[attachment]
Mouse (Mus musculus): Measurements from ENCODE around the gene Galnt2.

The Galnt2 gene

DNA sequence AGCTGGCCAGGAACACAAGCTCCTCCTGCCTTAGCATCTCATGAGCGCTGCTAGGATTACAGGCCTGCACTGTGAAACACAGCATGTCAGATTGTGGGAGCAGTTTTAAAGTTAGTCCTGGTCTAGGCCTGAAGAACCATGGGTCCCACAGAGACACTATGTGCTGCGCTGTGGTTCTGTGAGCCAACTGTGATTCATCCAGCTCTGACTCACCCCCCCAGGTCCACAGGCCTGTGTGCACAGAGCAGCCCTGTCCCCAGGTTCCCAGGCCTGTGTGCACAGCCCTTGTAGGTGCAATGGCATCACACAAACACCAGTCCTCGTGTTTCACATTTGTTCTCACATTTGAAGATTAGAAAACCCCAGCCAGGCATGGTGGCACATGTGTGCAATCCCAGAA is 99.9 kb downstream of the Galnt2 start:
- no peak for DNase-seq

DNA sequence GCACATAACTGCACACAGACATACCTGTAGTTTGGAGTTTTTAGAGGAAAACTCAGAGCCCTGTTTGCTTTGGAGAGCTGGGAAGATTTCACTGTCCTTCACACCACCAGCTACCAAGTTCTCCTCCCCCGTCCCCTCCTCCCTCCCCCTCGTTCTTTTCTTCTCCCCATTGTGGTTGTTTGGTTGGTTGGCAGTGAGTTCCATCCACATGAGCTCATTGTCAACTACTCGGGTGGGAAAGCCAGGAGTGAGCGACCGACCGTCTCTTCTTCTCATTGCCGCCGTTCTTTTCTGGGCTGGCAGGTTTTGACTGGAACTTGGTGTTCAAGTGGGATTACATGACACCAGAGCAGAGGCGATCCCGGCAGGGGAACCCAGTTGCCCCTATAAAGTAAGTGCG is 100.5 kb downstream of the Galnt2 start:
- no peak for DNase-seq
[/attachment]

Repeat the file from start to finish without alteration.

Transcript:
Mouse (Mus musculus): Measurements from ENCODE around the gene Galnt2.

The Galnt2 gene

DNA sequence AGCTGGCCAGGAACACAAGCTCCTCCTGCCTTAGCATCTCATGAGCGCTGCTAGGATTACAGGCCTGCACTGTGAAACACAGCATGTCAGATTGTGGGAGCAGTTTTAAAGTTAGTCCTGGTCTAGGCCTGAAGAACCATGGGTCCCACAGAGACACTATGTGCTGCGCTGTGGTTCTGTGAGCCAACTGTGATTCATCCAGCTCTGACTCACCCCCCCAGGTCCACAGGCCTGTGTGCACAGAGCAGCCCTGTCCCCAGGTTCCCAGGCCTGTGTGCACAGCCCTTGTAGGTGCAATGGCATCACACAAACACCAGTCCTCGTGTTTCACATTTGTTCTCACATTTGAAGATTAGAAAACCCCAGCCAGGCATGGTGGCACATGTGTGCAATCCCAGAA is 99.9 kb downstream of the Galnt2 start:
- no peak for DNase-seq

DNA sequence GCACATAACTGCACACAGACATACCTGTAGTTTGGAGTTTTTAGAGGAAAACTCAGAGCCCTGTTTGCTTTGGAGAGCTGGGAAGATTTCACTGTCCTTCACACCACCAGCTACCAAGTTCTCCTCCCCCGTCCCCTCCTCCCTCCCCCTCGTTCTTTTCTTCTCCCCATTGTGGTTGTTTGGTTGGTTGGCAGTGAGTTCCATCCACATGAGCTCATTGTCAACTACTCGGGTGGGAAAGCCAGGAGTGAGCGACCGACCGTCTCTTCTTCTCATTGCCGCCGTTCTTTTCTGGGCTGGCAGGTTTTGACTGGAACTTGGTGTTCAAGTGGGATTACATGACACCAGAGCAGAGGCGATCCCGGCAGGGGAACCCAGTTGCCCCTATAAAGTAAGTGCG is 100.5 kb downstream of the Galnt2 start:
- no peak for DNase-seq